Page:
Young performers raise over $2m for needy kids at ChildAid

Left: A jazz dance group from Jitterbugs Swingapore performing a piece titled Because We Can, choreographed by Tiffany Wrightson. Left: President Tan, Mrs Tan, and Ms Sim looking on as Singapore Press Holdings chairman Lee Boon Yang (far left) presen
A jazz dance group from Jitterbugs Swingapore performing a piece titled Because We Can, choreographed by Tiffany Wrightson.ST PHOTO: LAU FOOK KONG
Left: A jazz dance group from Jitterbugs Swingapore performing a piece titled Because We Can, choreographed by Tiffany Wrightson. Left: President Tan, Mrs Tan, and Ms Sim looking on as Singapore Press Holdings chairman Lee Boon Yang (far left) presen
President Tan, Mrs Tan, and Ms Sim looking on as Singapore Press Holdings chairman Lee Boon Yang (left) presented the cheque to beneficiaries Ong Hin Journ, 12, and Maya Nabilah Muhammad Sateria, eight. On the right is Mr Warren Fernandez, editor-in-chief of SPH's English/Malay/ Tamil Media group and The Straits Times editor.ST PHOTO: LAU FOOK KONG

More than 150 young performers took their talents to the stage and helped raise more than $2 million at the annual ChildAid children's charity concert.

They dazzled in front of about 1,500 people at Resorts World Sentosa last night. The 90-minute show started with 20 harpists from local ensemble Rave Harpists, who opened the night with the ChildAid theme song, A World To Imagine.

By the end of the concert, which also runs tonight, $2,049,147 had been raised for The Straits Times School Pocket Money Fund, which helps needy students pay for transport and meals, and The Business Times Budding Artists Fund, which supports arts training for financially disadvantaged students.

This year's concert, themed Living Dreams to celebrate the fearless pursuit of dreams despite challenges, managed to surpass the $1.98 million raised last year.

This 12th edition of ChildAid, organised by The Straits Times and The Business Times, features 153 young performers aged 19 and below. They performed pieces by composers and musicians who inspired them. Evan Joel De Silva, 11, played Funky Tango, an original by his idol, ukulele virtuoso Kalei Gamiao, and Chen Jing, seven, played a waltz by her favourite composer, Chopin.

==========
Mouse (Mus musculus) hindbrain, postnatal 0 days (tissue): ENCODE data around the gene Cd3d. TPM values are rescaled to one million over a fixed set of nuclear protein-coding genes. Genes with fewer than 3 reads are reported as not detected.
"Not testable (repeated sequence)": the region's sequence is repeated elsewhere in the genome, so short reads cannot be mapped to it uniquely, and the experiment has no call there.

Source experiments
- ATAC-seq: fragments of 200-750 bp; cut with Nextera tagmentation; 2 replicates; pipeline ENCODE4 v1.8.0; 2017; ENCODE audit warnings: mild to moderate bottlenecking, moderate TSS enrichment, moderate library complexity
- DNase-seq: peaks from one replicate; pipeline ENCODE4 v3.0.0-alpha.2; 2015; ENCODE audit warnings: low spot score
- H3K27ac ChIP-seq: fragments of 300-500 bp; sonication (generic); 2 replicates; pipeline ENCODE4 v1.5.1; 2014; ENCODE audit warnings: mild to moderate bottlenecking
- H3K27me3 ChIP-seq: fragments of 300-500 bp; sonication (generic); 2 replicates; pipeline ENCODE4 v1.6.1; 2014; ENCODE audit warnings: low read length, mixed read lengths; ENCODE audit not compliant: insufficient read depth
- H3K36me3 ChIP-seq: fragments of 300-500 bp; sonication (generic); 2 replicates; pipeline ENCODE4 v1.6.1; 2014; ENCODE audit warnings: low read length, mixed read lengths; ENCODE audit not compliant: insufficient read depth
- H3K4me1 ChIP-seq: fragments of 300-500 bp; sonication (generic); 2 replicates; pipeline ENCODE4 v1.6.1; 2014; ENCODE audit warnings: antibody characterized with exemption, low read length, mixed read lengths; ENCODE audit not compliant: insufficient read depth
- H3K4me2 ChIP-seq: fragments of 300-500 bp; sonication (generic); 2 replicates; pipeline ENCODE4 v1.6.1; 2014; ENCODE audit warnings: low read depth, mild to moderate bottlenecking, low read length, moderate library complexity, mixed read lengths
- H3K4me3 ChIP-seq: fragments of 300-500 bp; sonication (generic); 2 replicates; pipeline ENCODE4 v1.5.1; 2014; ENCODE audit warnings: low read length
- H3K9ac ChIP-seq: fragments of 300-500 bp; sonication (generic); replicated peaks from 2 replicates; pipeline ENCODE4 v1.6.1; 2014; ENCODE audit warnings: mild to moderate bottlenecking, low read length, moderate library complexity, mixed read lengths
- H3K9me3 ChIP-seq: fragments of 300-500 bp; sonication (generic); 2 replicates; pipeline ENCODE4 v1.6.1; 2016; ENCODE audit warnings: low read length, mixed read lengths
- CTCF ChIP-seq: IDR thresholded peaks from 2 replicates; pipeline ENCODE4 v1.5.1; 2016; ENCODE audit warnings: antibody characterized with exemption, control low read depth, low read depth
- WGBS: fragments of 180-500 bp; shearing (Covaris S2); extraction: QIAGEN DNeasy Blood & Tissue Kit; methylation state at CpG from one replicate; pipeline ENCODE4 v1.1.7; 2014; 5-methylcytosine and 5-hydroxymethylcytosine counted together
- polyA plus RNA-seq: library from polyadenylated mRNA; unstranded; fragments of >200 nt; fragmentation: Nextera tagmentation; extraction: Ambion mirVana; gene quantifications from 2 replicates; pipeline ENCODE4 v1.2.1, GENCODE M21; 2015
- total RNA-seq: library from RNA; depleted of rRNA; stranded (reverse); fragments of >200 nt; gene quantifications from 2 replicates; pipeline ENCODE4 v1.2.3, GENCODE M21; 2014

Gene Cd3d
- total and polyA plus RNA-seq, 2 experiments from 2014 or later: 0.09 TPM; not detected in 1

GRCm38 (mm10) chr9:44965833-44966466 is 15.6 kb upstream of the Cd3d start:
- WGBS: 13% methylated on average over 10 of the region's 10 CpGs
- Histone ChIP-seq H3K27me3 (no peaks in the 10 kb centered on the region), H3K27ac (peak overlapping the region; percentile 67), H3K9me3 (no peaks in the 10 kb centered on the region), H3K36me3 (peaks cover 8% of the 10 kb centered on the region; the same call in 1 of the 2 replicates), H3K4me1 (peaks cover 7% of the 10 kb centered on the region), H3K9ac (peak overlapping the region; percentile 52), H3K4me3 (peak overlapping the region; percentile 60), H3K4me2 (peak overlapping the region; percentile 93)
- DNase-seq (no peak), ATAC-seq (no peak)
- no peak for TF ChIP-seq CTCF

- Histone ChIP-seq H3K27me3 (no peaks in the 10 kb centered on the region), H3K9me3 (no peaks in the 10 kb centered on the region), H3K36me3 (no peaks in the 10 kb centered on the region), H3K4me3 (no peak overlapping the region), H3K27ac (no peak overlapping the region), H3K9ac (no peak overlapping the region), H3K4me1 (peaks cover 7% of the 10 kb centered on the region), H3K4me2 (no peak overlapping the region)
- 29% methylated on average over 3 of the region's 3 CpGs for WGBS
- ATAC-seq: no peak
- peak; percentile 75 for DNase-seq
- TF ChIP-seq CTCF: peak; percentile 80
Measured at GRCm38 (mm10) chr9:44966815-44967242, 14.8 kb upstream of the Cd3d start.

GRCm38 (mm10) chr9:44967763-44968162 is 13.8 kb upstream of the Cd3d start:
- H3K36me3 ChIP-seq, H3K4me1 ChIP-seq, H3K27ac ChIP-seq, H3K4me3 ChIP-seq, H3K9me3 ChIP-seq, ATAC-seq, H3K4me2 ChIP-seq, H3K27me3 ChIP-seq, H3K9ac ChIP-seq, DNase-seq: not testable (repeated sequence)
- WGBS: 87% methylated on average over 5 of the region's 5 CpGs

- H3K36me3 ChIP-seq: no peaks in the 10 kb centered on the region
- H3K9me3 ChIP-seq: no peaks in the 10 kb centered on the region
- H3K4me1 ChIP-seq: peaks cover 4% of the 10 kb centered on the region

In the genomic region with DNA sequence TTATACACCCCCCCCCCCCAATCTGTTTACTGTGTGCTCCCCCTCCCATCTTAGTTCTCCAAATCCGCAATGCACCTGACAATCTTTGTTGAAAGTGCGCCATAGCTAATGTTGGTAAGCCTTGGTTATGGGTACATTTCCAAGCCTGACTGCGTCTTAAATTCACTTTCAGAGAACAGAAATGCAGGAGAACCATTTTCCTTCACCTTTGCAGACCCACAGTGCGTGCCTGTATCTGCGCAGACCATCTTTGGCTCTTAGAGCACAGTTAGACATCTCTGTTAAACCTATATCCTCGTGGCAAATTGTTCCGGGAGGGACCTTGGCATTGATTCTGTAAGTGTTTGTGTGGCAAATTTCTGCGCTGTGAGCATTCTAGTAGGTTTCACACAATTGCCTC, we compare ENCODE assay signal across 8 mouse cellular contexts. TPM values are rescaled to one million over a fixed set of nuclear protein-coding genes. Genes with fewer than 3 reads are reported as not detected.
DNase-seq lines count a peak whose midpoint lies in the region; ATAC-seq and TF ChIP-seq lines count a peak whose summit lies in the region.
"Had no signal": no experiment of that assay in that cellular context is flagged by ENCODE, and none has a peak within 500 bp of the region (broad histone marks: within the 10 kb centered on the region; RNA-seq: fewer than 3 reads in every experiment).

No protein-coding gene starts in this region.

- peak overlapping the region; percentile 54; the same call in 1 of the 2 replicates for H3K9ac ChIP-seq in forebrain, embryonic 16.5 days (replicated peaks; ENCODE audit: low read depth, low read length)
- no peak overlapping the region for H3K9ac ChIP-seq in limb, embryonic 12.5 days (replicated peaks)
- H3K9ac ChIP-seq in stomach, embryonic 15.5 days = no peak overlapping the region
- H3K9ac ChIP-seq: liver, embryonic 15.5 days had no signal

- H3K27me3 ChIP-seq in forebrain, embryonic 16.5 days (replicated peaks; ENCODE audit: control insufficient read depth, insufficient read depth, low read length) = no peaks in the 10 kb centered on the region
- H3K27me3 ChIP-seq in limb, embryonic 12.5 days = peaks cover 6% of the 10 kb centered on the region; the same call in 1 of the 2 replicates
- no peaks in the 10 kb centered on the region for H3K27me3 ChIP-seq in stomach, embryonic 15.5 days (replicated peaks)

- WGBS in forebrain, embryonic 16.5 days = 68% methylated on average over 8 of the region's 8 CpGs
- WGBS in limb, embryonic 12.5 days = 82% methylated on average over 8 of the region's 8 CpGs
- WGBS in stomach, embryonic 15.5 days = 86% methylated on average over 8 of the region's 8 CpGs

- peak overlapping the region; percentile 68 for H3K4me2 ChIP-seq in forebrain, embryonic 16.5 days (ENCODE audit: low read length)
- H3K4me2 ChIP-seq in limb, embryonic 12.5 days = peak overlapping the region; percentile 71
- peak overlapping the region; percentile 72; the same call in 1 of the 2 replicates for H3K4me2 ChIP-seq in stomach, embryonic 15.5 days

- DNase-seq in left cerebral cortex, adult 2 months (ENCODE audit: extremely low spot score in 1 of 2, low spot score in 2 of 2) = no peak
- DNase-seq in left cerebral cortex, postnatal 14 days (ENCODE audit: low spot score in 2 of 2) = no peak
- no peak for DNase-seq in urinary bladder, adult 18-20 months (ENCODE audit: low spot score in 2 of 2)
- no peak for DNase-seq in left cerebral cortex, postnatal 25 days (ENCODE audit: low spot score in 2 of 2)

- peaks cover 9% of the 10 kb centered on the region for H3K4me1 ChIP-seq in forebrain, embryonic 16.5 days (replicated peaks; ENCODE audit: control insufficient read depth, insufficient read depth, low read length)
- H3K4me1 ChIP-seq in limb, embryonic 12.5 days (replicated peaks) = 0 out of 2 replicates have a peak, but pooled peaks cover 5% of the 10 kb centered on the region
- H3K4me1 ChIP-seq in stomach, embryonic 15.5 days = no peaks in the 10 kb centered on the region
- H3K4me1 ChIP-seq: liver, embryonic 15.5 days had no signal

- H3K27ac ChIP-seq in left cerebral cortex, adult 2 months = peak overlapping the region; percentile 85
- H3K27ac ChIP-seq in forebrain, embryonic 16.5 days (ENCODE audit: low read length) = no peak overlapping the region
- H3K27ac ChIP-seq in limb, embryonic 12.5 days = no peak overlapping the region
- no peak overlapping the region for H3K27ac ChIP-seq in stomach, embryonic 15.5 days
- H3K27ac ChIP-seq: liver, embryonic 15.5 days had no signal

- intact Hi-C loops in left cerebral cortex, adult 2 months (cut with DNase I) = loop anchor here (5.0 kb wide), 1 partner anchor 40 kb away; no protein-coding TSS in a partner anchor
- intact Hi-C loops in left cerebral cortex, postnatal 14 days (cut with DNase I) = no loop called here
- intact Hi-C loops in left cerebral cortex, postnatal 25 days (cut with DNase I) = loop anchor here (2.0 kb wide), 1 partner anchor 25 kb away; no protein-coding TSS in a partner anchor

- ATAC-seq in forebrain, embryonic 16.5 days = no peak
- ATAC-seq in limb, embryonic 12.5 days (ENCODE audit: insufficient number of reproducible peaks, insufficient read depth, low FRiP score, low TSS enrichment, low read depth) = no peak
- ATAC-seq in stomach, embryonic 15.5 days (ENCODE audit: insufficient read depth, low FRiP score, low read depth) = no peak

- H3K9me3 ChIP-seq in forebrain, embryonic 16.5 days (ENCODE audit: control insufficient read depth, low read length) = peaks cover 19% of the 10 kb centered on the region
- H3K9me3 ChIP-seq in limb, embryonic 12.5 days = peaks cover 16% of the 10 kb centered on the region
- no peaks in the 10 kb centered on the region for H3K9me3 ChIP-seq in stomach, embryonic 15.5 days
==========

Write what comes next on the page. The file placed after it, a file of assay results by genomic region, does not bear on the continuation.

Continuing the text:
In attendance were President Tony Tan Keng Yam, who was the guest of honour, and Mrs Mary Tan, along with Ms Sim Ann, Senior Minister of State for Culture, Community and Youth and Trade and Industry.

Since its inception in 2005, the annual ChildAid charity concert has raised over $14 million. This year's top donors are Citi Singapore, HSBC and United Overseas Bank (UOB), which donated at least $500,000 each. Other sponsors include Cogent Holdings and Suntory Beverage and Food Asia, which pledged $100,000, with its staff helping to raise $18,000.

Key donors highlighted the work done by the two funds. Said Mr Amol Gupte, Citi's head of Asean and country officer, Singapore: "With the concert's theme of Living Dreams, we hope that the talented performers as well as the beneficiaries will have the courage to pursue their dreams, tenacity to fulfil their aspirations and live their lives to their fullest potential."

The group general manager and chief executive of HSBC Singapore, Mr Guy Harvey-Samuel, said: "HSBC takes a long-term approach in community involvement. That is why we are delighted to have supported ChildAid since its inception, having seen at first hand the difference it has made to education."

Mr Wee Ee Cheong, deputy chairman and CEO of UOB, said: "At UOB, we believe in giving back to the community by investing in what is important to the future of a thriving society and will stand the test of time: art, children and education."

This year's ChildAid is produced by arts and cultural non-profit organisation, The RICE Company. Resorts World Theatre, Resorts World Sentosa, is the main venue sponsor. The second show is at 7.30pm tonight.

A version of this article appeared in the print edition of The Straits Times on November 19, 2016, with the headline 'Young performers raise over $2m for needy kids at ChildAid'. Print Edition | Subscribe